The Traveling Afghan - One blanket. Hundreds of families. One common thread!
For Immediate Release: Franklin, TX-
In 2004, CJ Field of Appleton, WI began considering adoption to expand her family and give her 7-yr-old son, Brendan a sibling to grow up with. She decided to consider adopting a child with Down syndrome, so CJ began her search for information online and connected with a support system which provided her with numerous friendships and valuable information. Soon after, fifteen month old Emmalee became part of the family and CJ became part of a growing group of parents advocating for their children with Down syndrome.
Individuals with Down syndrome (Ds) can sometimes experience a variety of health conditions associated with the third copy of the 21st chromosome that causes Ds. Some may be born with heart conditions, while others may have digestive problems, thyroid conditions or Leukemia. Most of the health complications associated with Down syndrome can be treated with proper medical care and individuals with Down syndrome are leading long, healthy lives because of these medical advances. However, it can sometimes be hard for a family coping with these conditions at the time.
While young Emmalee is relatively healthy, CJ noticed a lot of the little ones in her online circle going through many medical hardships. After teaching herself to crochet, CJ wanted to provide those children with an afghan to comfort them and let them know she was thinking about them and their families.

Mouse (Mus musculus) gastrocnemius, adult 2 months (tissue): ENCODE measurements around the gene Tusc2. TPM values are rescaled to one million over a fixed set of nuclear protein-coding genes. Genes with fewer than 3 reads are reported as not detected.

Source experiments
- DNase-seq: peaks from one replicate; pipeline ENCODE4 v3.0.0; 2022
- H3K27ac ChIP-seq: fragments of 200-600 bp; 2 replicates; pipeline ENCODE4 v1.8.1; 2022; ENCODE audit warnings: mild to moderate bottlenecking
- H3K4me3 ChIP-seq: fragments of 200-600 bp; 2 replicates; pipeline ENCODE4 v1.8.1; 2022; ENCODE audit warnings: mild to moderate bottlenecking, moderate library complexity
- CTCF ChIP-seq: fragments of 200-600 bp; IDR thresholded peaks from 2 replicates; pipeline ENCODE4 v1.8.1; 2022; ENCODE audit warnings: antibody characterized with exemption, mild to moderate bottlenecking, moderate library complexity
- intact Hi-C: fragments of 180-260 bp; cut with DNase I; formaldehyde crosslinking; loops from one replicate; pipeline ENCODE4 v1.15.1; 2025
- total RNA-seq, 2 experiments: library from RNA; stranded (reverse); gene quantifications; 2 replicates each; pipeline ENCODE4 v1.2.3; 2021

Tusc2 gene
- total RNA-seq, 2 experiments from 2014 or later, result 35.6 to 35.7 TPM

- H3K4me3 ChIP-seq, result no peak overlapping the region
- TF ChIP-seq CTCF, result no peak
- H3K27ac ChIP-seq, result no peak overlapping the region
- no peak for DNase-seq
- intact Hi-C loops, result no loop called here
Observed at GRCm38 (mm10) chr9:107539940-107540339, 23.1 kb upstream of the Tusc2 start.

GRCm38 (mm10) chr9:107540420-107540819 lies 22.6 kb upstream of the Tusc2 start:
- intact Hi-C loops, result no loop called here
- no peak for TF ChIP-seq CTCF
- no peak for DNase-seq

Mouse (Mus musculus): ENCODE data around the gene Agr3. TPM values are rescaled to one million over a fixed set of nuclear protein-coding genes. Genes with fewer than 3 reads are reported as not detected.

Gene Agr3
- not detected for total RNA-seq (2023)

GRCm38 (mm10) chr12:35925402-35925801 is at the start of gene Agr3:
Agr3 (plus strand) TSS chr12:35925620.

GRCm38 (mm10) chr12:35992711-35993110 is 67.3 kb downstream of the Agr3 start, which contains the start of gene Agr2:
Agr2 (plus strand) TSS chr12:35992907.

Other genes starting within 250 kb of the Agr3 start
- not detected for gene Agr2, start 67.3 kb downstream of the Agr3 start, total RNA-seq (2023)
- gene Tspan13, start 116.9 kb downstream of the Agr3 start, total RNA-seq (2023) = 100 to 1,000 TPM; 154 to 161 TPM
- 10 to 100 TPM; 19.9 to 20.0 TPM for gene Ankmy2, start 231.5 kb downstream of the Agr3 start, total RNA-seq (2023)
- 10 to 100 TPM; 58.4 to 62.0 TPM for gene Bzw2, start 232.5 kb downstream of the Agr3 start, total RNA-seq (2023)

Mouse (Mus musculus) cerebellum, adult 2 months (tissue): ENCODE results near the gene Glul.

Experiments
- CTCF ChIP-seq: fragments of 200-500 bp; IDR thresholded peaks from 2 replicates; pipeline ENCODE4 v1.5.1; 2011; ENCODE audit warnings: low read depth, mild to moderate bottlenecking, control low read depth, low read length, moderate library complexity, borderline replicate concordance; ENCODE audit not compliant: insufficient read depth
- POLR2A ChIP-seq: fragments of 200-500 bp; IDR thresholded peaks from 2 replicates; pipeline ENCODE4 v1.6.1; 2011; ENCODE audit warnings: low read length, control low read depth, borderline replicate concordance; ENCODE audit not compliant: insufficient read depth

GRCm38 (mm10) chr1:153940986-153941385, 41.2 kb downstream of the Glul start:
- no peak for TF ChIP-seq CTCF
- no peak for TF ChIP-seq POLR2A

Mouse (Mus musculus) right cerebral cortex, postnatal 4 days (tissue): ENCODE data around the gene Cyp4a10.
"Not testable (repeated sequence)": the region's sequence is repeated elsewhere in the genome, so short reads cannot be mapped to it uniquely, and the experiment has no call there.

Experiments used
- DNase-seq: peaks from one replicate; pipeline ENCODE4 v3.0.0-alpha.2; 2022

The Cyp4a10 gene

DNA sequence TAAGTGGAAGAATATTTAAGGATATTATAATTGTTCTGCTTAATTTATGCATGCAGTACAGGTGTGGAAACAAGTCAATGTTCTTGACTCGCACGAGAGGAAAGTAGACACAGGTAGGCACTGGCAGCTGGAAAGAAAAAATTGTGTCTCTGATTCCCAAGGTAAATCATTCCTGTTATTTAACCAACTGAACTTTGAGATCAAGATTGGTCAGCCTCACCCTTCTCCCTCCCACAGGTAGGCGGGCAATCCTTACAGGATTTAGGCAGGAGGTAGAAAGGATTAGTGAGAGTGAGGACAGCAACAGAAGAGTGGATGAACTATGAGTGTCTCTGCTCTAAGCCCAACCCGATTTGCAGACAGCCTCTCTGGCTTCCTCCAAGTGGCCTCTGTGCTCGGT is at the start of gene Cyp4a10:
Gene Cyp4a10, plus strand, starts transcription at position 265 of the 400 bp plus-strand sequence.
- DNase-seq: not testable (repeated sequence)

“This was my way to reach out to these families” says Field, “but there was not enough yarn or time to make every single child an afghan of their own.”
CJ decided to go a different route-one that would not only comfort the families, but also connect them in a very special way. Field decided to make one afghan that would travel throughout the world to reach all families of children with Down syndrome. The idea appealed to many families and in March 2009 “The Traveling Afghan” began its journey. When a family receives the afghan, pictures are taken to share on the website and the children are comforted with its soft fibers and bright colors before it is mailed to the next family down the line. But this is more than just a photo shoot. The Traveling Afghan has connected families of children with Down syndrome throughout the world in a very unique way that strengthens the bond between these families. It has also reconnected CJ with a child she provided foster care for during the child's first three years of life. This child has now been adopted and has an afghan of her own specially made by Field.
In just the short few months that The Traveling Afghan has been moving from family to family, the project has grown so much that it now has its own website and calendar, and has become a great tool of awareness for those with Ds. Families from all 50 states and 15 countries have added their name to the waiting list to receive their chance to share this common bond.
The project has become so popular among the families of children with Down syndrome that it has also branched off into "An Afghan of Their Own" in which CJ provides many children with their own afghan. To date, 24 children have received their very own afghan, in the same pattern as The Traveling Afghan in their choice of colors. To include your name on the growing list of families or make a donation so others can receive “An Afghan of Their Own” you can visit the website at www.thet21travelingafghanproject.com
For more information about the Down Syndrome Research & Awareness Conference- BUILDING BRIDGES FOR DOWN SYNDROME held in Cincinnati, OH, visit www.imdsa.org or call 888-MDS-LINK.